"THE SECOND EPISTLE TO THE THESSALONIANS" Paul's Closing Benediction (3:16-18) INTRODUCTION 1. Paul's second epistle to the Thessalonians was designed to encourage, enlighten, and exhort... a. He offered encouragement in the midst of persecutions - 2Th 1: 1-12 b. He offered enlightenment about the coming of the Lord - 2Th 2: 1-17 c. He offered exhortations to Christian living - 2Th 3:1-15 2. As was Paul's custom, he concludes with a benediction and prayer in their behalf... a. Compare his conclusion to the first epistle - 1Th 5:23-28 b. While shorter, he ends the second epistle in similar fashion - 2Th 3:16-18 [There are two main thoughts expressed in "Paul's Closing Benediction", the first in vs. 16...] I. MAY THE LORD GIVE YOU PEACE A. THE PEACE THE LORD PROVIDES... 1. It was prophesied that Jesus would guide us into peace - Lk 1: 78-79; 2:14 2. He came preaching peace - Ac 10:36 3. Jesus offers a peace that the world cannot give - Jn 14:27 4. A peace that prevails despite tribulation - Jn 16:33 5. It involves peace with God - Ro 5:1 6. It involves a kingdom in which peace is reign - Ro 14:17 7. In which Jew and Gentile can now be one new man in peace - Ep 2:14-18 B. HOW THE LORD PROVIDES THIS PEACE... 1. Through His death on the cross a. Reconciling Jew and Gentile - Ep 2:15-16 b. Reconciling man with God - Col 1:20-22 2. Through our faith, and the justification it brings - Ro 15:13; 5:1 3. Through harmony with brethren - 2Co 13:11 4. Through the Spirit bearing fruit in our lives - Ga 5:22 5. Through fervent prayer a. Producing peace in the inner man - Php 4:6-7 b. Producing peace in our communities - 1Ti 2:1-2 6. Through emulating the example of Paul - Php 4:9 7. Through the pursuit of peace a. As Paul exhorted the Romans - Ro 14:19 b. As Paul exhorted Timothy - 2Ti 2:22 c. As the Hebrew Christians were commanded - He 12:14 d. As Peter commanded the Christians in Asia Minor - 1Pe 3: 10-11 -- The Lord certainly desires to give us peace: He died to make it possible, He offers it to all who will follow Him. Our task is to be diligent to be found by Him in peace (cf. 2Pe 3:14) by allowing this peace to rule in our hearts (cf. Col 3:15)! [As we return to our text (2Th 3:16-18), we find that Paul makes a brief reference to writing in his own hand (17). He then closes in verse 18 with a final benediction...] II. MAY THE GRACE OF THE LORD BE WITH YOU A. THE GRACE THE LORD PROVIDES... 1. Again, it was prophesied that Jesus would bring grace - 1Pe 1: 10-11 2. Jesus came full of grace - Jn 1:14,16-17 3. His apostles proclaimed the gospel of grace - Ac 20:24 a. How God justifies us in Christ Jesus - Ro 3:24; Ep 1:7; 2: 4-9 b. Describing how we might stand in God's grace - Ro 5:2; 1 Pe 5:12 4. He gives us everlasting consolation and good hope through this grace - 2Th 2:16-17 5. His apostles commended souls to the Word of God's grace - Ac 20:32 B. HOW THE LORD PROVIDES THIS GRACE... 1. By obeying the gospel of grace - He 5:9 a. Obeying the doctrine delivered to us, which sets us free from sin - Ro 6:17 b. Through the washing of regeneration and renewing of the Holy Spirit - Tit 3:4-7; cf. Mk 16:15-16; Ac 2:36; 22:16 2. Through growing in grace - 2Pe 3:18 a. Grace is multiplied as we grow in the knowledge of Jesus - 2Pe 1:2,5-8 b. Grace is received through prayer - He 4:14-16 c. Grace is given to the humble in heart - Jm 4:6; 1Pe 5:5 3. Making sure we do not receive the grace of God in vain a. His grace will not be available forever - 2Co 6:1-2 b. Looking carefully lest we fall short of God's grace - He 12:15 c. Aware of the possibility of falling away - Ga 5:4 -- How sad to receive God's grace, but then to have received in vain! Peter describes the sorry condition of those who turn away from God's grace after having known it (2Pe 2:20-22). Like Timothy, we need to heed the admonition to be strong in the grace of God (2Ti 2:1)! CONCLUSION 1. Paul's love for his brethren in Thessalonica was evident... a. He wanted the Lord Himself to give them peace always in every way b. He wanted the grace of the Lord to be with them all -- Thus He began and closed this epistle with a prayer for grace and peace - 2Th 1:2; 3:16-18 2. As we have considered how Paul encouraged, enlightened, and exhorted his brethren... a. I hope that I have done the same through this series of lessons b. I leave with you with another prayer expressed in our text: "The Lord be with you all."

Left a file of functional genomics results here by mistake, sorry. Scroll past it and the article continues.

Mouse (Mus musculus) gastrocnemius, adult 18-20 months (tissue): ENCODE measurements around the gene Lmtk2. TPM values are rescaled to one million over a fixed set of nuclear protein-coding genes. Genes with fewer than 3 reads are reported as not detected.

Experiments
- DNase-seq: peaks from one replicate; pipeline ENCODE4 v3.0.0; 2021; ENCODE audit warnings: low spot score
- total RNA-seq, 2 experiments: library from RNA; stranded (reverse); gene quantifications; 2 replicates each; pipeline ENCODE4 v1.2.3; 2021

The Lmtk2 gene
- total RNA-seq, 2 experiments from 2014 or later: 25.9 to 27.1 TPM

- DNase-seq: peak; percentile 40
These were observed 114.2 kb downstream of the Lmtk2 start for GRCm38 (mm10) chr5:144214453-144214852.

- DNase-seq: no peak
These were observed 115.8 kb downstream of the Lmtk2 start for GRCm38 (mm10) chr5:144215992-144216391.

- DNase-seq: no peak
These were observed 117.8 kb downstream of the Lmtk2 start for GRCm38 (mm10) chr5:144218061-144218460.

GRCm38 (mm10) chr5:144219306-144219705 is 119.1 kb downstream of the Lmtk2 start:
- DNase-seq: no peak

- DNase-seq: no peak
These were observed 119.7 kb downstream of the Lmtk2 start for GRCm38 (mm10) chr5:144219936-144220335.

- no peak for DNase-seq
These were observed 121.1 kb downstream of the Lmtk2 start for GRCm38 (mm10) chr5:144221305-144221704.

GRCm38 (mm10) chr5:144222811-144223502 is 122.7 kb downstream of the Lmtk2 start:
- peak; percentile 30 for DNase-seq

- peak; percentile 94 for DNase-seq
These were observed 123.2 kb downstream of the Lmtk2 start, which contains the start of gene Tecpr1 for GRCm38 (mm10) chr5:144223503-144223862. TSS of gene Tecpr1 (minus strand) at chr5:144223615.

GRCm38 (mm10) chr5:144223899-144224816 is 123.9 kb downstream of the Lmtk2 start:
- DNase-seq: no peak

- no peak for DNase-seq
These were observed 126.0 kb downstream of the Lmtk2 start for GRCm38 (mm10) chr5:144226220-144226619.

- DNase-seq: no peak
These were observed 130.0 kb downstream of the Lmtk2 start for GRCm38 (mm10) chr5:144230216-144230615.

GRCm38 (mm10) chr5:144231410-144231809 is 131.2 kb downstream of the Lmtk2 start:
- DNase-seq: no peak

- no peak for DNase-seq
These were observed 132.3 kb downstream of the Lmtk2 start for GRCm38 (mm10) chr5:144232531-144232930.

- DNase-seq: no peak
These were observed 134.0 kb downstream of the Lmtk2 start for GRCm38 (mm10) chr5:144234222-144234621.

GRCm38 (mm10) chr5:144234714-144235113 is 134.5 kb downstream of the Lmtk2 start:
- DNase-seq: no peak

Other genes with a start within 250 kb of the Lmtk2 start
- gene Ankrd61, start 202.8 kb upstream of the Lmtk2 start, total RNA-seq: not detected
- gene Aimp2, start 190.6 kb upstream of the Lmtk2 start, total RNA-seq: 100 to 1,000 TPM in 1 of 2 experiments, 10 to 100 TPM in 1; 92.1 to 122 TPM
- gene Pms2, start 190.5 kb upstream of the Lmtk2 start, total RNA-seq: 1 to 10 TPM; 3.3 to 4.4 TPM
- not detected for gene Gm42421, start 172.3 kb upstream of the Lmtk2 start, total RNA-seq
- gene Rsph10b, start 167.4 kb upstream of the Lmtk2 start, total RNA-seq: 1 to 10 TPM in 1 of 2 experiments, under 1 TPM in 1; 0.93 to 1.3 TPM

Global Warming, Earth’s History, and Jesus’ Return
|by||Eric Lyons, M.Min.|
As to whether or not the Earth is currently going through a warming trend, there is much debate. Although many, including former Vice President Al Gore, vehemently defend the man-made global warming theory (see “An Inconvenient Truth,” 2006), countless others, including thousands of scientists, have rejected the theory in part or in whole (see “Weather Channel Founder...,” 2007; Bonnici, 2008; Brennan, 2008). One truth that seems to get little attention, however, is the fact that the Earth has gone through various warming and cooling periods in the past.